The Flamingo Feather

by Kirk Munroe

Chapter VIII: "On the Trail"

Additional Information
  • Year Published: 1887
  • Language: English
  • Country of Origin: United States of America
  • Source: Munroe, K. (1887). The Flamingo Feather. New York: Grosset & Dunlap.
  • Readability:
    • Flesch–Kincaid Level: 12.0
  • Word Count: 1,907
  • Genre: Adventure
  • Keywords: florida
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Cat-sha, the Seminole chief, rejoiced greatly at having gained to his band so promising a young warrior as Chitta, who had so incurred the enmity of both the white men and his own people as to be obliged to fly from them for his life.

After eating together a meal of dried venison that the elder produced from his wallet, the two Seminoles sat, concealed behind a thick cluster of cactus, watching the river for any signs of pursuit, and forming plans for future action. Cat-sha told Chitta that he had left his band in their most inaccessible stronghold among the bayous and deep morasses of the great Okeefenokee Swamp. He also said that, were it not for the presence of so large a number of friendly Indians in the immediate vicinity of Fort Caroline, he should bring his warriors to attack it; for he had decided that the chances were in favor of his success in so doing.

"Ha!" exclaimed Chitta, interrupting his chief at this point, "I may, in that case, be of service to thee, though I am as yet untried in battle." Then he told Cat-sha a secret that was known to but few of his people, and which he himself had only discovered by accident. It was the same that Has-se had declined to confide to Réné when the latter questioned him as to the manner of his escape from the fort, and it was indeed a secret of the utmost value to enemies of the white men.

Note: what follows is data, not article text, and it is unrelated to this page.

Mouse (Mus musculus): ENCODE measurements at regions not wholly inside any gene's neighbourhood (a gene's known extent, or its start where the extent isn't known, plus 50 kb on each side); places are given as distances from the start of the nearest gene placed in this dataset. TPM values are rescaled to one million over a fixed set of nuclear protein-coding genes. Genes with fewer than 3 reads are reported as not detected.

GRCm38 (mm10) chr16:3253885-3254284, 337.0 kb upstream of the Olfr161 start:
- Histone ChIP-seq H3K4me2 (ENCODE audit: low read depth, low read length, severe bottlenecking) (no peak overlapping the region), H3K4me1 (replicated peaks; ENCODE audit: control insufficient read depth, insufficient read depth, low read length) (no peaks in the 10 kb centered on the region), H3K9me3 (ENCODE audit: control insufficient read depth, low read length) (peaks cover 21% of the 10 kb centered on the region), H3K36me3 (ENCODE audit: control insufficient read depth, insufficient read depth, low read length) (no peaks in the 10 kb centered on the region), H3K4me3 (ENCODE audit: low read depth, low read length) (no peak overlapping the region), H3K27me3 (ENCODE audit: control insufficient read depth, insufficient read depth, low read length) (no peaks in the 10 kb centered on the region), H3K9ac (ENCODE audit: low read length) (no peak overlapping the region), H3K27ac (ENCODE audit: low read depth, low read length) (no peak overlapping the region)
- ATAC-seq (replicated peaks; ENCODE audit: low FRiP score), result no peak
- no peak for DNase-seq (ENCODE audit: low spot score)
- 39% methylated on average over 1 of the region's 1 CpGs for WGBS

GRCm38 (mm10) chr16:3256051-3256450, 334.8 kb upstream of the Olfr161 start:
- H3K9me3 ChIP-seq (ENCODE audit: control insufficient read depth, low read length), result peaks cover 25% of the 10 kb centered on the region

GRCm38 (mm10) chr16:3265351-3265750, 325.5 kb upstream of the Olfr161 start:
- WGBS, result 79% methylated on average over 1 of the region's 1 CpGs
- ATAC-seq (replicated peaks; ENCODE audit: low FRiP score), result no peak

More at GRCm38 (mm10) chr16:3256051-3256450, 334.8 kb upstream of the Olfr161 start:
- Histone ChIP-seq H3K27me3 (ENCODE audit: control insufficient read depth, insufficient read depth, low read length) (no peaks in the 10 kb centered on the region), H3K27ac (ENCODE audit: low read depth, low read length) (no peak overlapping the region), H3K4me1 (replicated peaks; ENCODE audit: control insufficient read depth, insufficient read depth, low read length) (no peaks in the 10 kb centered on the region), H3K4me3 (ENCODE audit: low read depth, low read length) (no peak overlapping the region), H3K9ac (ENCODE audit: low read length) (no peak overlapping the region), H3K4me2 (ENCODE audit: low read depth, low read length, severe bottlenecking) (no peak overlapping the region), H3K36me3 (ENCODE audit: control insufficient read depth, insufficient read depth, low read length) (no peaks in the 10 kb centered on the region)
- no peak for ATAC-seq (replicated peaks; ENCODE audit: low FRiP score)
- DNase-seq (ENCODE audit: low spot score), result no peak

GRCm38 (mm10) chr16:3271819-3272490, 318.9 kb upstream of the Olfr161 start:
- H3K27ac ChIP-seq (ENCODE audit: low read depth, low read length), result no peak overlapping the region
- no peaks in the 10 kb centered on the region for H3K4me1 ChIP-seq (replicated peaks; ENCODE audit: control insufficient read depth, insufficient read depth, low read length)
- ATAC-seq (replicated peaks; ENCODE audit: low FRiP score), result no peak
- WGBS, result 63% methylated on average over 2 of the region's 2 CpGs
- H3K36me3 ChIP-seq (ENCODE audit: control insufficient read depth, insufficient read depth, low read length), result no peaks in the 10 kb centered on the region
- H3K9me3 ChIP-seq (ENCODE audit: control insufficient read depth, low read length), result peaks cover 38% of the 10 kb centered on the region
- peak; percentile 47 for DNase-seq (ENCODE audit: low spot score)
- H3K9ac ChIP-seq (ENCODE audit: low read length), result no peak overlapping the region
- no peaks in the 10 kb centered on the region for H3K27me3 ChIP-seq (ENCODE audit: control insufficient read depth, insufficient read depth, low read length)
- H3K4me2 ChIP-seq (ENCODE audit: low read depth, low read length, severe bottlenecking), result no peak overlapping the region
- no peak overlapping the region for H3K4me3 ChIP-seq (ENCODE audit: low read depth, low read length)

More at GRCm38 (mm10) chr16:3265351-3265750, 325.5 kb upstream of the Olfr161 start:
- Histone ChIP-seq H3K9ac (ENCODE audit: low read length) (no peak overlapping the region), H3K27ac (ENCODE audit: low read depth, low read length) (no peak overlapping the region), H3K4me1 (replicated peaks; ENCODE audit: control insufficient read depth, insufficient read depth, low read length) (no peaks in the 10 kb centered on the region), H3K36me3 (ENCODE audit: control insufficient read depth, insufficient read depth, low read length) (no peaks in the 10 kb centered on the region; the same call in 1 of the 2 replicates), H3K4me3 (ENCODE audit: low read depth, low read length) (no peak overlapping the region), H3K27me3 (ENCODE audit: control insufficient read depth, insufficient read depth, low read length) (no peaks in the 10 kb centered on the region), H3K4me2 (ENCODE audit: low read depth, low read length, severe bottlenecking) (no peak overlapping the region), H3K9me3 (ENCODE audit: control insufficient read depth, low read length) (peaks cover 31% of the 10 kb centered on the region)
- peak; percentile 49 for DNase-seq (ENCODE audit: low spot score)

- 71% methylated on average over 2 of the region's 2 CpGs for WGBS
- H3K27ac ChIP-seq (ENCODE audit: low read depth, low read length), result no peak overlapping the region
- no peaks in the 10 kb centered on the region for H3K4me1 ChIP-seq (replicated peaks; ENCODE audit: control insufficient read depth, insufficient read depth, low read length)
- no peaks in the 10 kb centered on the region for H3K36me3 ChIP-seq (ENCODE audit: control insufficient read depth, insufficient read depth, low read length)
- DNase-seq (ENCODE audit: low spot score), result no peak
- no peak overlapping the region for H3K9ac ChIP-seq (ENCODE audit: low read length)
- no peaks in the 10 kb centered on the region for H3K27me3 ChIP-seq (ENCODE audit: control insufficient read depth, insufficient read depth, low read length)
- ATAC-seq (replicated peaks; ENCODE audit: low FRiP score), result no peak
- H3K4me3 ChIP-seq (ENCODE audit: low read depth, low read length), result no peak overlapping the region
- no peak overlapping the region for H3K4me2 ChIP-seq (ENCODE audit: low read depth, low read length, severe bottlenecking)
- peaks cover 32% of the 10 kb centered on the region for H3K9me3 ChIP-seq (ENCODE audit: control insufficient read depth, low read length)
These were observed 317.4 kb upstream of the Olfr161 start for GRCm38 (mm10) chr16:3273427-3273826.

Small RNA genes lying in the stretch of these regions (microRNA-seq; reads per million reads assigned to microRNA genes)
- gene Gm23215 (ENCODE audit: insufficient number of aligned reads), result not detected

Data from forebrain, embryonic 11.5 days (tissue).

Cat-sha listened attentively, and when Chitta had finished he exclaimed, "Well done, my young brave! Thy serpent's wisdom is already proving of value to us. What thou hast just told me makes clear our plan of attack upon this nest of pale-faces, and removes one of the chief difficulties in our way. Having this information, I regard the fort and all that it contains as already in our power. We have only to bide our time. Well may the white man tremble; for ere many days the tiger, guided by the serpent, will spring at his throat."

As they talked, their attention was directed to a dark moving mass floating down the river, close under its bank. Cat-sha soon pronounced it to be a fleet of canoes filled with people, and they watched them with eager curiosity.